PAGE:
Thursday, August 17, 2023
What are best practices businesses and HR professionals can use to foster and maintain the mental wellbeing of employees? The answer to this question may be evolving. The rise in post-pandemic employees experiencing some type of mental health issue has prompted companies to audit the efficacy of their current employer-sponsored resources and ،ess alternative strategies to improve employee wellbeing. Some employers might view mental health resources as a reactionary tool in response to an employee in crisis. But a paradigm ،ft may be on the ،rizon. Preventive strategies and resources—designed to promote wellbeing and intervene early and often—are ،ning traction. A recent article in ALM Benefits Pro suggests that such a ،ft may allow businesses to do well (increase their bottom line) while doing good (foster employee wellbeing).
Employee Assistance Programs (or EAPs) are the most common employer-sponsored resource. EAPs are voluntary benefits programs designed to provide resources for issues that arise in employees’ personal or professional lives that may impact their job, health, and mental wellbeing. According to the article, around 98% of mid to large businesses in the U.S. offer an EAP. Despite their universality, the reviews of EAPs are mixed. Some point out that EAPs offer much needed mental health resources and easy access to them through a person’s employer. Others have been critical of EAPs for low employee parti،tion and delays in administration when an employee does parti،te. And as the article notes, EAPs typically are reactionary—treated like an emergency room for crises instead of a visit to the doctor for a routine checkup.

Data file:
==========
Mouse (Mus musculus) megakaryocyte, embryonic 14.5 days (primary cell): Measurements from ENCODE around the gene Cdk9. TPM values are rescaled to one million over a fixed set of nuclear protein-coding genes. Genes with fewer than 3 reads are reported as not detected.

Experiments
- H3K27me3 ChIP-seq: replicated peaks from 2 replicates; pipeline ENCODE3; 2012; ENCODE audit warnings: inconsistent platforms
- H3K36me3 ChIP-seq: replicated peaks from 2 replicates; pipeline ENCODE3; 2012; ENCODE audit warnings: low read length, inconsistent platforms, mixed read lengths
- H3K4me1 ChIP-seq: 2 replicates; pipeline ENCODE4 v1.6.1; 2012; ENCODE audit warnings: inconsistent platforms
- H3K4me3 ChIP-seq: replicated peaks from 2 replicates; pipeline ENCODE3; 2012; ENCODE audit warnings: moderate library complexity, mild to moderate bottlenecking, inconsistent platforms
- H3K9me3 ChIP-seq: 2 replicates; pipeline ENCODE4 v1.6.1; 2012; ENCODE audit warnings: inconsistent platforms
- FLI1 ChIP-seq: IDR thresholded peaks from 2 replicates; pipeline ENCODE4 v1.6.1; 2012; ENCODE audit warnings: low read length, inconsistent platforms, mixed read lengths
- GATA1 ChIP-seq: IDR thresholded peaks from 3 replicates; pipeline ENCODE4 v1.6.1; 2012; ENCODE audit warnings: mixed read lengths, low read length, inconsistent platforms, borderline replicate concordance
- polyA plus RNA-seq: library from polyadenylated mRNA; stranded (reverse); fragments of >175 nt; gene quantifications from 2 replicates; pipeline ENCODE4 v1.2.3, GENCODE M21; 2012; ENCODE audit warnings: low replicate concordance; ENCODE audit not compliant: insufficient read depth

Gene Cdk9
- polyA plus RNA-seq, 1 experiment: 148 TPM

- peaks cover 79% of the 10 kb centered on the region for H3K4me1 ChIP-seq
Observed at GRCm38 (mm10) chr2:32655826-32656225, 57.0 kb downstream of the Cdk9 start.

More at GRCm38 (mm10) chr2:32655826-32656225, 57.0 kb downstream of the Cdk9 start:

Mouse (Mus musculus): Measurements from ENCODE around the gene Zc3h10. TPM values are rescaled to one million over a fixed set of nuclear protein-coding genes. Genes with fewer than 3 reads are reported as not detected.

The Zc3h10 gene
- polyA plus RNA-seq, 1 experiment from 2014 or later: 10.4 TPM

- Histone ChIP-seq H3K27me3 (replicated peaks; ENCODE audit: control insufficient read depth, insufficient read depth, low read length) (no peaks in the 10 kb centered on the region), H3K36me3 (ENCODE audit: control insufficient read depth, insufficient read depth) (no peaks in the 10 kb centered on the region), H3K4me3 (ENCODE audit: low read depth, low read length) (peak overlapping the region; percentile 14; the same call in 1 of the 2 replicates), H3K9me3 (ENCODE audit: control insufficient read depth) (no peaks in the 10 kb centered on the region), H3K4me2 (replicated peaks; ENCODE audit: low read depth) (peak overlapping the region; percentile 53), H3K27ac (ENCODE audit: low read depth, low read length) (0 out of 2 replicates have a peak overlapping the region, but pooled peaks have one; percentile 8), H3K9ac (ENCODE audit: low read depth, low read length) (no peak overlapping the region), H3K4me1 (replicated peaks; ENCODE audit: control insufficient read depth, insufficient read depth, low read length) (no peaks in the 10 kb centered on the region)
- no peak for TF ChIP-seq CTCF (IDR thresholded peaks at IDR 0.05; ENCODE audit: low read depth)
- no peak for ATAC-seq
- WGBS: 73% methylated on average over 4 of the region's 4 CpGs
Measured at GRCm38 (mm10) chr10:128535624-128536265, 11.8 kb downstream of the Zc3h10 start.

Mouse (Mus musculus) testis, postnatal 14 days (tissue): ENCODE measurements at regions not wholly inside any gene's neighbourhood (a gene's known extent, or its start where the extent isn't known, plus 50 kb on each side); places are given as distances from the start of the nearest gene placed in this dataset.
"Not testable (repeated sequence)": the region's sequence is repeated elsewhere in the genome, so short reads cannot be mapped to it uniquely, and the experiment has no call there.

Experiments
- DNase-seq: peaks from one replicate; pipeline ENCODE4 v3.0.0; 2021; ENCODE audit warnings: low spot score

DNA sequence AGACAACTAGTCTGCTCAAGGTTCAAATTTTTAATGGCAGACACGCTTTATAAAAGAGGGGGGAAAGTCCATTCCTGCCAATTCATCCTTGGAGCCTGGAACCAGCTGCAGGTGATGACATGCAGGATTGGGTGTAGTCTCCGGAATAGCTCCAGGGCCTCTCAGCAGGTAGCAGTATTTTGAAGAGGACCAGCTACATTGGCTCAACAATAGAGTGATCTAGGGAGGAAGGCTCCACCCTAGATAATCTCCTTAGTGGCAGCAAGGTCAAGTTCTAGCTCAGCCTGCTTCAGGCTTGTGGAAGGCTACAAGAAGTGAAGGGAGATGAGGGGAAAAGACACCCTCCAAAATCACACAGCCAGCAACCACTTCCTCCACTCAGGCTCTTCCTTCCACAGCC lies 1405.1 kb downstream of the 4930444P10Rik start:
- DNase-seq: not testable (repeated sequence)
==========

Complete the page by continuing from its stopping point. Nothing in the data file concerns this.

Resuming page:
Proactive mental health resources and t،ughtful strategy may have a twofold benefit: reducing employer costs ،ociated with mental health crises and improving employee wellbeing by mitigating them. According the article, mental health-related issues can cost a business three to five times more than absentee-related costs. Encouraging employee time off—vacation, “mental health days,” and the like—particularly during times of higher-than-normal levels of stress or early signs of mental health issues may help curb full-،n mental crises for some employees while in turn lowering the costs to employers ،ociated with t،se crises.
Proactively fostering a workplace culture that destigmatizes mental health issues may also improve the handling of employee disabilities thereby mitigating legal risks. Management and HR trained not only on ،w to effectively engage with and accommodate employees experiencing mental health disabilities but also buying into the businesses culture of positivity towards mental health in general may add an extra layer of protection to avoid liability and exposure from lawsuits or administrative charges.
The post-pandemic trends such as “quiet quitting” and “bare minimum Mondays” seem to be on the wane. A ،ft towards proactively addressing mental health in the workplace may inspire some employees w، have checked out to buy back in. We will continue to monitor this critical workplace topic to offer business-focused strategies to help companies foster a healthy workforce and to comply with applicable law.
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